Refrigeration may inhibit the growthof bacteria and the production of

    toxins.

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    Preventive

    Minimizing exposure throughrestriction of activities,

    immunization against disease and

    the use of prophylactic agents mayavoid infections and, as such, aremeasures which may be used to

    avoid the effects of environmental

    hazards.

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    Disease vectors

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    Mosquito Flies

    Cockroaches Spiders Ticks

    Bedbug Rodents

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    vector The term vector is used to denote acarrier of disease organisms. Thevector may purely mechanical, as inthe case the housefly in the spreadof enteric organisms, or biological, inwhich instance the disease organism

    multiples or undergoes change thevector, as in the case of developmentof malaria parasites in anophelinemoscquitoes.

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    Mosquito Mosquito are small, fragile, two wingedinsects that belong to the family Culicidae.

    Their distribution worldwide, and several

    hundred different species of mosquitohave been described. They are not only very annoying pest, but

    are known carriers of human and animaldiseases.

    Mosquitoes pass through four stages intheir development; egg, larva, pupa, andadult.

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    Mosquito Some mosquitoes feed on mammalianand other animal hosts, while others

    feed on fruits and plant nectars. Onlythe female mosquito has mouthpartsdevelop for bloodsucking andtherefore is the known or suspectedvector of a number of humandiseases, including malaria, yellowfever, dengue, and encephalitis.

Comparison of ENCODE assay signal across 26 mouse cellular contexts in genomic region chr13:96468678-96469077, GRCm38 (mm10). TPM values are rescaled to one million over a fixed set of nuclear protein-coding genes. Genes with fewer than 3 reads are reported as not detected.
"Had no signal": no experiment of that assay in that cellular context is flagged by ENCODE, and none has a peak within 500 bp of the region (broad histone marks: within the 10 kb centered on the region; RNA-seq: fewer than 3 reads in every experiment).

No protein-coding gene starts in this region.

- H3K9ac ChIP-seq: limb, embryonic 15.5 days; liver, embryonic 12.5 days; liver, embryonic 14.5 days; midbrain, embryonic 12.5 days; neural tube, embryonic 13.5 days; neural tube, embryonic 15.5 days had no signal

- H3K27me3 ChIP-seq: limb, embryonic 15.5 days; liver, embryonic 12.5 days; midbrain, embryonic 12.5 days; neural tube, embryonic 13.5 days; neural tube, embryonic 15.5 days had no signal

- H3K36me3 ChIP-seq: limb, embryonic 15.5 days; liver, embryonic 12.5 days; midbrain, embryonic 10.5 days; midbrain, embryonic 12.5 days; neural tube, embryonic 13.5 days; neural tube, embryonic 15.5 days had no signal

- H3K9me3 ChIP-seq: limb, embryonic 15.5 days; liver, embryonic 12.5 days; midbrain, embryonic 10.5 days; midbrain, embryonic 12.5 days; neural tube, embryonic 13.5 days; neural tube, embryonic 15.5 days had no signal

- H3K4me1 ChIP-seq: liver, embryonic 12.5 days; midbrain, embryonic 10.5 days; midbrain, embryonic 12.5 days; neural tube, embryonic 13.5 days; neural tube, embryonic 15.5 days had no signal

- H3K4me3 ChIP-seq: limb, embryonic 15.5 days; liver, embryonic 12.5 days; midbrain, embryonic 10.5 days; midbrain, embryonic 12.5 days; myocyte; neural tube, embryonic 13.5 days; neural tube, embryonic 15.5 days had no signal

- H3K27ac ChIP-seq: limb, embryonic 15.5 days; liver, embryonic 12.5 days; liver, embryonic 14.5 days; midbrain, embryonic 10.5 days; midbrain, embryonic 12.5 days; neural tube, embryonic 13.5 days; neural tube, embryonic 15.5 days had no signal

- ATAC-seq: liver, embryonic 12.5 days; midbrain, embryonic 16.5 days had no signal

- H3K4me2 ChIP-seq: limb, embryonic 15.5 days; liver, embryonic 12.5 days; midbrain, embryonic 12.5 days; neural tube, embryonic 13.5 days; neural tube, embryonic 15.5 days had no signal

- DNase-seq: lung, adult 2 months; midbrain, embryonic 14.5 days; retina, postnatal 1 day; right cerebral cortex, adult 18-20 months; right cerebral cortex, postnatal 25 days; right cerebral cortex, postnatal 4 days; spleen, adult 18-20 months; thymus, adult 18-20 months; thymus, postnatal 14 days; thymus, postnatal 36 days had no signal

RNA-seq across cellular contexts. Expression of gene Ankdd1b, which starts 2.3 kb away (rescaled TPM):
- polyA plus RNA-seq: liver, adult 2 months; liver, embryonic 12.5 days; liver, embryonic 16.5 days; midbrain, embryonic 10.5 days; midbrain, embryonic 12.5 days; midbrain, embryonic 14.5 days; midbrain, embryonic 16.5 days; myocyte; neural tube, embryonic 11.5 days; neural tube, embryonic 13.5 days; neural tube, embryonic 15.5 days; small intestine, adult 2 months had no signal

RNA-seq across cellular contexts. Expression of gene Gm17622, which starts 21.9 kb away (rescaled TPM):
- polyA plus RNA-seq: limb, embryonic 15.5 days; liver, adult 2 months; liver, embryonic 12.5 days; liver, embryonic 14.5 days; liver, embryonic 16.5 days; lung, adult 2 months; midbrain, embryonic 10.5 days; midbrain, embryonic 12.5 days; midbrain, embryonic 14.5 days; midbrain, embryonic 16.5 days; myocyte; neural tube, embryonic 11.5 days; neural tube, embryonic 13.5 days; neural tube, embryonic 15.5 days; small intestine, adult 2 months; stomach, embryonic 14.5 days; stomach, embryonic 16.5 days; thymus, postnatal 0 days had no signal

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    Mosquito surveillance Mosquito population surveys areconducted to determine the species,

    abundance, and seasonal variations. The information gathered from these

    surveys maybe used to guide control

    operation. Whether adult, larvae, andegg surveys are made is dependentupon the purposes of the survey.

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    Mosquito surveillance Adult mosquitoes may be collected innatural or artificial resting places,

    various collection devices or in bitingcollection.

    Mosquito larvae surveys are

    conducted to determine the extentof mosquito breeding and to helpguide mosquito control efforts.

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    Flies Flies belong to order Dipteria andcharacterized by one pair of wings. Theyundergo complete metamorphosis: egg,larva, pupa, and adult.

    Domistic flies have been incriminated ascarriers of typhoid fever, enteric disease,

    parasitic worms. Biting flies can carrydisease such as tularemia, and anthrax. Flylarva may invade tissues and causes acondition known as myasis.

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    Cockroaches Cockroaches are insects belonging tothe family Blattidae. Their life cycle

    consist of three distinct stages: egg,nymph, and adult.

    Cockroaches can serve as mechanical

    carriers of diarrhea, dysentery,typhoid, and polio virus.

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    Spiders Spiders are not considered diseasevectors, because they do not actually

    carry pathogens. Bite from spiders can cause illness

    and, some cases, death due to the

    venom.

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    Ticks Ticks and mites are oval parasitesthat belong to the order Acarina.

    Tick carry a number of diseaseorganisms, such as Rocky Mountainspotted fever, Colorado tick fever,

    tick relapsing fever, and Tularemia.

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    Bedbugs Bedbugs, cimex lectularis, are true insectsand have a cosmopolitan distribution. Thelife cycle consists of the egg, nymph, andadult stages.

    Bedbugs hide in cracks and crevices duringthe day and usually feed at night.

    The bedbugs is a severe nuisance and someindividuals are sensitive to their bites.

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    Rodents

    There are three species of domesticrodent are considered to be of publichealth importance:

    Rattus norvegia (Norway rat) Rattus rattus (Roof rat) Mus musculus (House rat)

    They serve as reservoirs of severalimportant human diseases such asleptospirosis, salmonellosis, and ratbitefever.